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  97.  
    identicon
    Anonymous Coward, Jul 18th, 2010 @ 7:12pm

    Re: Re: Re: Re: Re: if you want my ip address come ask

    Yeah! after the "Patriotic Act", After "Facebook", after "Google(many blunders)", after a lot of judgments unmasking people, after a tone of lawsuits only the dumb still don't do something about protecting their privacy.

     

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  98.  
    identicon
    Anonymous Coward, Jul 18th, 2010 @ 9:49pm

    Like TAMs mom?

     

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  99.  
    identicon
    Anonymous Coward, Jul 18th, 2010 @ 10:44pm

    I can't find any posts on this site from Monday, July 5. What's up with that?

     

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  100.  
    identicon
    Anonymous Coward, Jul 19th, 2010 @ 12:26am

    Re: Re: Re: Re: Re:

    An email address is not required to post anonymously.

     

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  101.  
    identicon
    Anonymous Coward, Jul 19th, 2010 @ 12:39am

    Re: Re: Re: Re:

    And you aren't? Are you that dense?

     

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  102.  
    identicon
    Anonymous Coward, Jul 19th, 2010 @ 12:59am

    Re: Re: Re: Re: Re: Re: if you want my ip address come ask

    That's Patriot Act, not Patriotic Act. Gods, if you're going to rail against something at least use the proper name.

     

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  103.  
    identicon
    Anonymous Coward, Jul 19th, 2010 @ 1:02am

    Re:

    Bank holiday. I know, it surprised me, too. No 5am pick-up for a medical appointment because the buses were on holiday schedule.

     

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  104.  
    icon
    Mad Panda (profile), Jul 19th, 2010 @ 1:40am

    "Is there a non-communist China?"

    China claims to be communist but in reality they are a dictatorship

     

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  105.  
    identicon
    Anonymous Coward, Jul 19th, 2010 @ 3:17am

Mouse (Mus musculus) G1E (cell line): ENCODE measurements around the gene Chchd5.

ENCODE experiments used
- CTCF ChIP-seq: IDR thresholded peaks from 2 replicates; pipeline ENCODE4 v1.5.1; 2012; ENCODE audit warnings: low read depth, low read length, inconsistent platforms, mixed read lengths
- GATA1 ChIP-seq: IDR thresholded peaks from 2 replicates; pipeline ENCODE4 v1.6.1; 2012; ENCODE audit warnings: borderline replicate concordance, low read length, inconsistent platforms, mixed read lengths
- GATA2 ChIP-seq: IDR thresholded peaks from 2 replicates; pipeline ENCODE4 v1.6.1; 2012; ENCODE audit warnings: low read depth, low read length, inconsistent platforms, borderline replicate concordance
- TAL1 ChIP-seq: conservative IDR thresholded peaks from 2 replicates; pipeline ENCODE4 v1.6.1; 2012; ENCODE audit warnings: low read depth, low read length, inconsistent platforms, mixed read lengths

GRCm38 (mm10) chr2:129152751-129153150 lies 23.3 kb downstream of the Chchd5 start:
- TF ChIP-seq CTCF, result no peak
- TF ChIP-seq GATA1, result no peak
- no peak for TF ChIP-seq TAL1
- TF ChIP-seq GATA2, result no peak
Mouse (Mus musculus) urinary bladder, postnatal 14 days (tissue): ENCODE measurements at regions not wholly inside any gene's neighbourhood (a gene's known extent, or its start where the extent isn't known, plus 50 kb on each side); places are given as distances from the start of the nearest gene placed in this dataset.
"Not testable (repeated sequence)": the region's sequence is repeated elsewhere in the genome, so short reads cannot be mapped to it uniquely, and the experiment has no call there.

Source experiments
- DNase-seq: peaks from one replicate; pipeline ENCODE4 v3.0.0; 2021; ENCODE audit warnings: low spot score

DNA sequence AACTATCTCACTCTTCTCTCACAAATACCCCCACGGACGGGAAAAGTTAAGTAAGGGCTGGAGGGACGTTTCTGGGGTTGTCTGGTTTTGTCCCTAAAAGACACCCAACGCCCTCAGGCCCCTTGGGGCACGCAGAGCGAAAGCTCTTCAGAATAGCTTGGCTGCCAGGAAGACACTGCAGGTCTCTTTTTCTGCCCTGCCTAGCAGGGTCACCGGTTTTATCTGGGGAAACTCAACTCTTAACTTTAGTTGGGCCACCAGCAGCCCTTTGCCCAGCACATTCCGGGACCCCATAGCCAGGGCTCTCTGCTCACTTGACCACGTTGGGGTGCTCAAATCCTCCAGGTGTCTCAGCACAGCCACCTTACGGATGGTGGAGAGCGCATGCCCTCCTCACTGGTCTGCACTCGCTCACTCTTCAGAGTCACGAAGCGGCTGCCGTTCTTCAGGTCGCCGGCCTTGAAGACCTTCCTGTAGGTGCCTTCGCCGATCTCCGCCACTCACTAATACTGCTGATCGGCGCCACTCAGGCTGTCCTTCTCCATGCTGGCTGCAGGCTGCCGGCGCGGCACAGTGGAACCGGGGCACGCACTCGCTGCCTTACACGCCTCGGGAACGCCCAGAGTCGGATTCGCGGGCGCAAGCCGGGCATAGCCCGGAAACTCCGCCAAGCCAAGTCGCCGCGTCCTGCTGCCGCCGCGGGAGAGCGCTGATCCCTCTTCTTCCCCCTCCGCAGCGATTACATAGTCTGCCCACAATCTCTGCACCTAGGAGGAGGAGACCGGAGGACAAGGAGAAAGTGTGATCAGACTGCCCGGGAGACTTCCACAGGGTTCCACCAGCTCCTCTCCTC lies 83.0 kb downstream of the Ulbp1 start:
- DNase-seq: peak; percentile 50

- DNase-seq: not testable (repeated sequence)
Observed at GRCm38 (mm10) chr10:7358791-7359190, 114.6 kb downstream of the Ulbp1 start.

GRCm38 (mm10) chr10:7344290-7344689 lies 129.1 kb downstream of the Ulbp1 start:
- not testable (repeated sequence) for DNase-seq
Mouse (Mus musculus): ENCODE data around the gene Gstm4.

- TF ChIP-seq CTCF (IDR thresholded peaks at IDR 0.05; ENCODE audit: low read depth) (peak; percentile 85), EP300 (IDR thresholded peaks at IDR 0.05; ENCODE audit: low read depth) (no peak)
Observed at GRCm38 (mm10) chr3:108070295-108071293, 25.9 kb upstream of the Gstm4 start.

Many of the registered users of this site dont usually add much to the discussions, mostly it's the anons who bring much to the discussions. The only think happens if you register with TD is that you guys think that you are somehow more elite or your opinions matter the most. And somehow even though the registered users claim to be more intelligent like the poster above, they always end up feeding the trolls. In short anonymous is the way of life. Though I guess with Mike not responding, he must be the hyppocrite everyone talks about.

     

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  106.  
    icon
    Mike Masnick (profile), Jul 19th, 2010 @ 4:06am

    Re: Re:

    This has been, by far, our most requested feature: a way to keep AC's straight (either that or ban all ACs). Multiple people actually suggested using the Gravatars as a "nice feature" for readers here.

    Nothing in the way this was done diminishes your anonymity, as multiple people have pointed out. All it does is make it easier for people to keep conversations straight (a constant complaint from users).

     

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  107.  
    icon
    Liquid (profile), Jul 19th, 2010 @ 5:39am

    Re: Re: Re: Re:

    Your ISP was half right right. Your IP address is always dynamically assigned unless you have purchase a business account, and requested a static IP address. The reason you have not seen a change in your IP address is that on a DHCP IP address you have what is called a lease time. If you open up a command prompt and type ipconfig /all you will get a bunch of info. Scroll down till you see Lease Obtained, and Lease Expired. That will tell you when you got your ISP's DHCP server handed out your address, and when you should expect to get a new one.

    You don't always get a new one when the lease time expires. If you leave your PC on all the time when the lease time expires, and you're still connected online the DHCP server will usually hand out the same address.

     

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  108.  
    icon
    NotNormal (profile), Jul 19th, 2010 @ 6:13am

    Go Ahead... Levy the Tax.

    I currently purchase all my music through iTunes (Unless the artist is doing something right (Trent Reznor, Radiohead, etc.). This'll save me a TON of money in the long run. Hell, I'd be paying for it: why not torrent it? Plus I can throw in my TV shows and movies, because it'd be a blanket media license right? Treat me like a child and I will respond as a child...